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					     Scaffolding Knowledge Integration through
       Designing Multimedia Case Studies of
                 Engineering Design
                                              Sherry Hsi
                              Science & Mathematics Education Group
                                          4533 Tolman Hall
                            University of California at Berkeley, CA 94720
                                       hsi@garnet.berkeley.edu

                                          Alice M. Agogino
                               Department of Mechanical Engineering
                                         5136 Etcheverry Hall
                            University of California at Berkeley, CA 94720
                                    aagogino@euler.berkeley.edu

Submitted for review for presentation at FIE'95 (IEEE/ASEE Frontiers in Engineering Education)
Conference

Abstract
This paper describes our experiences teaching a freshman design course ME39C using multimedia case
studies of engineering design, multimedia tools, and the Internet. Students, in mixed-ability groups,
learn design process and practice through reviewing engineering cases on CD-ROM, and using software
tools to develop a multimedia case of their own. The curriculum, although having theoretical bases in
education research, is highly governed by practical concerns such as rapidly changing technologies,
different background experiences of students, and the grading of open-ended work. The course is also
driven by new developments in technology and the changing demands of students. In three years, a five
person seminar course has evolved into a laboratory of thirty, changing the nature of learning, teaching
style, and quality of student work in both positive and negative ways. We describe this course as it
progressed from an experimental course to an institutionalized one. Our experiences confirm our belief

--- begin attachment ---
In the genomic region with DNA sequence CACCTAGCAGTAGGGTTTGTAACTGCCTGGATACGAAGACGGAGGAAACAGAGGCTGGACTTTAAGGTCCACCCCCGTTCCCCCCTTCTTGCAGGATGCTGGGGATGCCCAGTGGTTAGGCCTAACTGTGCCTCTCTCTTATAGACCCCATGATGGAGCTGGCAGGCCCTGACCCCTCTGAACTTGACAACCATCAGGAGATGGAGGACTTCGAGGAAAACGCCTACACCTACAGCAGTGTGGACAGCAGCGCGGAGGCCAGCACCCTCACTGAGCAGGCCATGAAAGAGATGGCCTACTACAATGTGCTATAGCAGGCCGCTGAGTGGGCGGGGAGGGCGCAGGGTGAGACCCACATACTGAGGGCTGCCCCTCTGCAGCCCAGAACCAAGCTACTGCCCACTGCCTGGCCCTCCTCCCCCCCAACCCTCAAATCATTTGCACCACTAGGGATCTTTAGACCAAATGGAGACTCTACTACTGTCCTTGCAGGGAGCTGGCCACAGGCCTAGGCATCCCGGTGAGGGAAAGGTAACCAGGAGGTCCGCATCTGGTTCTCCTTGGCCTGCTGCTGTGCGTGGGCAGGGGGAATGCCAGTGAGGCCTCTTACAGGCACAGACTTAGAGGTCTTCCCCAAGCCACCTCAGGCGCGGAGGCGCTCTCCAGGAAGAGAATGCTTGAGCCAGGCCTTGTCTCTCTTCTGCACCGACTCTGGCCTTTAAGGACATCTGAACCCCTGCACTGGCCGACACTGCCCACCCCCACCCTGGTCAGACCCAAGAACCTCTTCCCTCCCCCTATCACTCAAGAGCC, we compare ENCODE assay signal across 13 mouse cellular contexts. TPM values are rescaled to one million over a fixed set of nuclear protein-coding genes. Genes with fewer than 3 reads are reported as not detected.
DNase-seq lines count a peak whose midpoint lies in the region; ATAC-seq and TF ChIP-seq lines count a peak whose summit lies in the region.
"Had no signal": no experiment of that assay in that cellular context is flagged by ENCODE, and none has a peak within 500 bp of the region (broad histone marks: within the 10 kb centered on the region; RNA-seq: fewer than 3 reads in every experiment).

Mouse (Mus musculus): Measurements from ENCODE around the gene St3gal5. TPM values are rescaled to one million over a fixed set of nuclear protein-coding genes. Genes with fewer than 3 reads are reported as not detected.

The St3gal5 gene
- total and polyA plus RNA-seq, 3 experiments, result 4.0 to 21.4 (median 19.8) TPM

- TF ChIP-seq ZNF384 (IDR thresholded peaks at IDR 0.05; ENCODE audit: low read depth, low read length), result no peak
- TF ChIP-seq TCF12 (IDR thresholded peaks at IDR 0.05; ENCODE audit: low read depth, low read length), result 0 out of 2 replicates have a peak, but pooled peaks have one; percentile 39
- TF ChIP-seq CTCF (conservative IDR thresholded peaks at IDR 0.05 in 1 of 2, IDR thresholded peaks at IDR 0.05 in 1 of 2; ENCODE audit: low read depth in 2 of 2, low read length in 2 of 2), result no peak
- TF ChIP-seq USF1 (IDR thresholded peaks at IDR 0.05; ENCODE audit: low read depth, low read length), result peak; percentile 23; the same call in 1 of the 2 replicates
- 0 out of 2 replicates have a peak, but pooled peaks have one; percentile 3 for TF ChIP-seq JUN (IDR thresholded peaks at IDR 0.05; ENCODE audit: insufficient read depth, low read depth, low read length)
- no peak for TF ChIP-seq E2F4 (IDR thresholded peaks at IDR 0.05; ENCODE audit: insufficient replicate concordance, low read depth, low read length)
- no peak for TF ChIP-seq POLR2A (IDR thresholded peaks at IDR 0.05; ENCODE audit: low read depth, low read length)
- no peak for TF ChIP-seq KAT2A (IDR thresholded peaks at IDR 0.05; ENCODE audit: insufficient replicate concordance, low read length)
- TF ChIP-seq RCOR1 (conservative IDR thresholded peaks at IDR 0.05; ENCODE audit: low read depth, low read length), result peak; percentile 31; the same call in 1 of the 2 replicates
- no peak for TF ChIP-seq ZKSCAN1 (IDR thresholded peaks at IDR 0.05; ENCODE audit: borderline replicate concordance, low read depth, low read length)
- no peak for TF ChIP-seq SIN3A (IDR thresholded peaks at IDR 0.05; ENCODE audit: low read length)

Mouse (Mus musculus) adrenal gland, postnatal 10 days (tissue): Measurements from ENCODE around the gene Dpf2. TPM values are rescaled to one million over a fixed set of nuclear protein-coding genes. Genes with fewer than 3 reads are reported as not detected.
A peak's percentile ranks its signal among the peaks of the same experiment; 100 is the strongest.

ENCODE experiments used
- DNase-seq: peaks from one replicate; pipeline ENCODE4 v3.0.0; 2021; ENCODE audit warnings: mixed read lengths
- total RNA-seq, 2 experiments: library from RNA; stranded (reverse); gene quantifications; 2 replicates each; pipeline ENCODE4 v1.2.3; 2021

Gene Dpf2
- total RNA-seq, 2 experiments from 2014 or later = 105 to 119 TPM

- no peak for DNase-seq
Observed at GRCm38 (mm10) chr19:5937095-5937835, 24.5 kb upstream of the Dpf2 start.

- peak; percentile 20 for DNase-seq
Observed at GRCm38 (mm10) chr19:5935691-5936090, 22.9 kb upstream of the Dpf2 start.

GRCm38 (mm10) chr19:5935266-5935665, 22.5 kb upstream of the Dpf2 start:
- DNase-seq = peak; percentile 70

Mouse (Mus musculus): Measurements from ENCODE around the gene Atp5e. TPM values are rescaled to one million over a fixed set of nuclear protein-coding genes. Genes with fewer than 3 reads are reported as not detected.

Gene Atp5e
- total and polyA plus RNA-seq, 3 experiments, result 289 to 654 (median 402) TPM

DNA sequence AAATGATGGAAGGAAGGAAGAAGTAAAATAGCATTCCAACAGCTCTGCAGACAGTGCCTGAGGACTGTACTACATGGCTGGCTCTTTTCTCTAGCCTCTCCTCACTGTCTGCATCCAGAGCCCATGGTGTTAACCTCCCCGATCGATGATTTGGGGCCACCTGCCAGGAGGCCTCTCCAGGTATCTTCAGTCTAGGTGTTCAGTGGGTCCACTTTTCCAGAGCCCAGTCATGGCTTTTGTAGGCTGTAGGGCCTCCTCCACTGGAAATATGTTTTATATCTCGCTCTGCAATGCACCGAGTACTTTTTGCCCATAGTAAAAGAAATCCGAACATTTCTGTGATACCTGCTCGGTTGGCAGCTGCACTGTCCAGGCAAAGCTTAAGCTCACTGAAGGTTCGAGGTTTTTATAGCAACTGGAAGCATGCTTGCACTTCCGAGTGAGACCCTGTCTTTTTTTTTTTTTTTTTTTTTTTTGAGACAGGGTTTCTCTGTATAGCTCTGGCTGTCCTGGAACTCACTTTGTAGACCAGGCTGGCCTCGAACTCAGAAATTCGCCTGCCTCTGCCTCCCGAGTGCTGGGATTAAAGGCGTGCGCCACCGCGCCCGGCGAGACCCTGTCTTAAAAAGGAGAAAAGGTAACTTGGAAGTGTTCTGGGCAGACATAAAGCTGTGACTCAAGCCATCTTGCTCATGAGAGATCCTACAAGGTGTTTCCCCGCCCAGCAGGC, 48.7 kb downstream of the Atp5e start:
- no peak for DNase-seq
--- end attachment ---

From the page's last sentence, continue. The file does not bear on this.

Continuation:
that curricula should be designed to promote scaffolded knowledge integration by encouraging students
to become more autonomous learners while capitalizing on collaboration and social aspects of learning.
Moreover, curricula should be continuously refined and updated to meet the needs of students and
reflect advances in technological development toward better preparation in engineering.

Purpose of ME39C
As part of a campus-wide effort at the University of California at Berkeley, several engineering seminars
were created to better inform first year students about engineering practice through 1-2 unit electives.
ME39C was one such course designed to teach best practices and principles in engineering design
through multimedia case studies. These multimedia cases on CD-ROM illustrate exemplary design
practices (e.g. design for manufacture, multifunctional teams, etc.) as well as the social context and
environmental impact of these designs such as mechatronic products, toys, and vehicles [Hsi &
Agogino, 1994; Carlstrom, 1993; Evans, 1993].
The creation of this course was originally sponsored by Synthesis, an NSF Engineering Education
Coalition, whose goals are to reform engineering curricula by improving students in the following areas:
1) multidisciplinary, open ended problem solving, 2) industry practice, 3) experimental design and
hands-on work, 4) multimedia delivery and communication, and 5) collaboration and team work.

As instructors, we hoped to create an engineering course that: 1) promotes student interest in
engineering by demonstrating industrial relevance and engineering practice through multimedia, 2)